9 Simple Tips For Creating A More Accessible Event Website
Event Marketers often go a bit wobbly when they hear the word accessibility. They envision monochrome designs, super-sized letters and boring text-only event websites. Don't worry, the reality is that accessibility is simply a key part of a great user experience.
If you have (or might have) attendees who have special accessibility requirements and want to create a user-friendly event website, this post is for you.
You feel morally responsible to ensure your event website experience is equally great for those less able. But you don't have to go over board. You're busy, we get it!
Here are 9 useful and incredibly easy-to-implement tips for you to try straight away.
1. Use Alt Tags in your images & pictures
'Alt' what? Alt tags are those little tiny words that pop up when you mouse over an image. What doesn't seem to be useful to add, it helps site visitors with visual impairment and who use a screen reader.
Why? Because screen readers can read those alt tags as if it was text.
Now don't get too excited. You still need to add something that makes sense.
For example, if you're adding a picture of your speaker, write out the speakers' name. If it's an object, use a couple of words to describe it. If you're showing a picture of your incredible venue, use the alt text "photo of incredible venue".
To make it super easy for you, we have added a some help within the Swoogo to give you a gentle reminder.
2. Create subtitles for your event videos
Seems obvious, right?
If your event website includes videos (and in these days, most do), provide subtitles that move along with the video. Popular video hosting platforms like Youtube or Wistia have tools available that allow you to add subtitles to your videos.
Even better, provide a transcription of the video so that screen readers can follow the content.
You'll make your visitor's life so much easier.
3. Describe your links
Not only will your visually impaired visitors love you, your site will also be more discoverable in search engines.
When you include a link in your event website, don't tell your audience to 'click here'. It's more useful to describe the link in a few words.
Also, if possible, underline your links and make sure that you have the right contrast between your hyperlink and the regular text. Contrast helps color-blind users fin the link immediately without having to hover over it with their mouse.
(More on contrast later down in this article...)
4. Keep your paragraphs simple and distinct
Use active voice instead of a passive one. If you have lots of text, break it up into smaller digestible paragraphs. Customers with learning disabilities or elderly people will find this helpful.
Naturally, this might not work on all your sites (it really depends on your event website content), but "About" or "Why" pages typically work well.
5. Use H1 tags for your headlines
H1 is a type of HTML code used for headings. Don't worry, we're not getting technical here. Headings make certain words stand out on a page.
On your event website, you'll often have headings, sub-headings and paragraphs.
You want to ensure that you have an H1 tag on each page.
If you're familiar with HTML you can even configure the title settings manually. This way, assistive technologies will understand how your content is organized.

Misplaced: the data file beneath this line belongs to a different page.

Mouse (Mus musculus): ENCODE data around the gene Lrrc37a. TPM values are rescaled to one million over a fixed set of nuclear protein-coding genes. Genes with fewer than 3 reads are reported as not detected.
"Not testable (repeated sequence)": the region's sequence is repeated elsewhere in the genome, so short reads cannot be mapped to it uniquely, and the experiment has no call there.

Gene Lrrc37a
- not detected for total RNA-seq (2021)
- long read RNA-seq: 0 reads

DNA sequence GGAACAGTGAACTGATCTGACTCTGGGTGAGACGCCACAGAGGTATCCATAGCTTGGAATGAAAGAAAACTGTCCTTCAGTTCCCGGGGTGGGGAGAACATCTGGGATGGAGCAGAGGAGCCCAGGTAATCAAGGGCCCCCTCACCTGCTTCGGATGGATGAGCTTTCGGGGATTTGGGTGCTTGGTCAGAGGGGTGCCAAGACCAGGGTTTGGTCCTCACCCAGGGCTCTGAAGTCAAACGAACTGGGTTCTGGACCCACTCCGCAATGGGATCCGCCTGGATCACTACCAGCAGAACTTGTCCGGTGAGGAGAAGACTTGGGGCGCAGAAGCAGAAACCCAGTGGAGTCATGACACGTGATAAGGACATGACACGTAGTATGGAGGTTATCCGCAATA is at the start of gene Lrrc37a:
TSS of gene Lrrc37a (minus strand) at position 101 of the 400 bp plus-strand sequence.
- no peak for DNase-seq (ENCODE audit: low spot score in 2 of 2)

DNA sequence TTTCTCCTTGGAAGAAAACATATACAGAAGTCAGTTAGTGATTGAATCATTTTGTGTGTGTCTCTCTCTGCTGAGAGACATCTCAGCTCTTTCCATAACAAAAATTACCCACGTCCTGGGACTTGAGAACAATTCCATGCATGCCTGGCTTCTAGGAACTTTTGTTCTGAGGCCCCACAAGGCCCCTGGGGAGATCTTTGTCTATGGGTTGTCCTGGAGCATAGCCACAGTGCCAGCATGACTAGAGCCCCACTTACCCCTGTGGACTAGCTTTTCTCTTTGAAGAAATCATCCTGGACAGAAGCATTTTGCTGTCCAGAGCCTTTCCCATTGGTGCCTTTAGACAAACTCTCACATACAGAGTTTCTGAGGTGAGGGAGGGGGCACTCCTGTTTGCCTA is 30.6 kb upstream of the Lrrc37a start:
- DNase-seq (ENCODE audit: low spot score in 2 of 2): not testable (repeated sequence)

Here's what you need to check:
Your event website has a heading, ideally one heading on each page
All text that looks like a heading is marked up as a heading
The hierarchy is meaningful, e.g. the page starts with an "h1" heading and follows by "h2", "h3" and so forth. Simple!
7. Black & white: Watch your contrast
Contrast can not only help you make your content look more attractive, it also helps the visually impaired.
Black on white or white on black is easily readable. Green on brown not so much.
Ideally, the recommended ratio between foreground and background color of your site should be 4.5:1. You probably have no idea, let alone time, to figure this out yourself. Don't fret, there are free tools, like Colorable, available to help you out.
Simply copy and paste your foreground & background color into the tool and you can see if your contract passes the test for web accessibility.
8. Add periods to abbreviations
Ever use words like LOL, VIP or B2B? I bet you do.
When you abbreviate your website content, make sure you put periods between each letter. For instance, if you're referring to your "Very Important People", write it out as V.I.P. rather than VIP.
Otherwise, screen readers may be unable to recognize the abbreviation and read it phonetically as a word, which might be confusing.
9. Stop the auto-play
In our blog post, 15 Things You're Doing Wrong With Your Event Website Design, we've already mentioned that auto-play on videos is simply annoying.
If your event website has an introductory video or audio clip, don't set it to play as soon as the user lands on your page.
If you're putting slideshows on auto-play, some people might be overwhelmed and prefer to go one slide at a time.
Using some of these usability tips benefit everyone. And search engines reward websites with good usability and clearly organized content.
Here are some things for you to remember:
Think about your target audience and how you can support less able delegates
Structure your event website with clearly defined Headings, Subheadings & Paragraphs
Add descriptive 'Alt' links to your images.
Remember, it's not just about making your event website accessible to people with disabilities. Everyone will benefit - it's a win-win.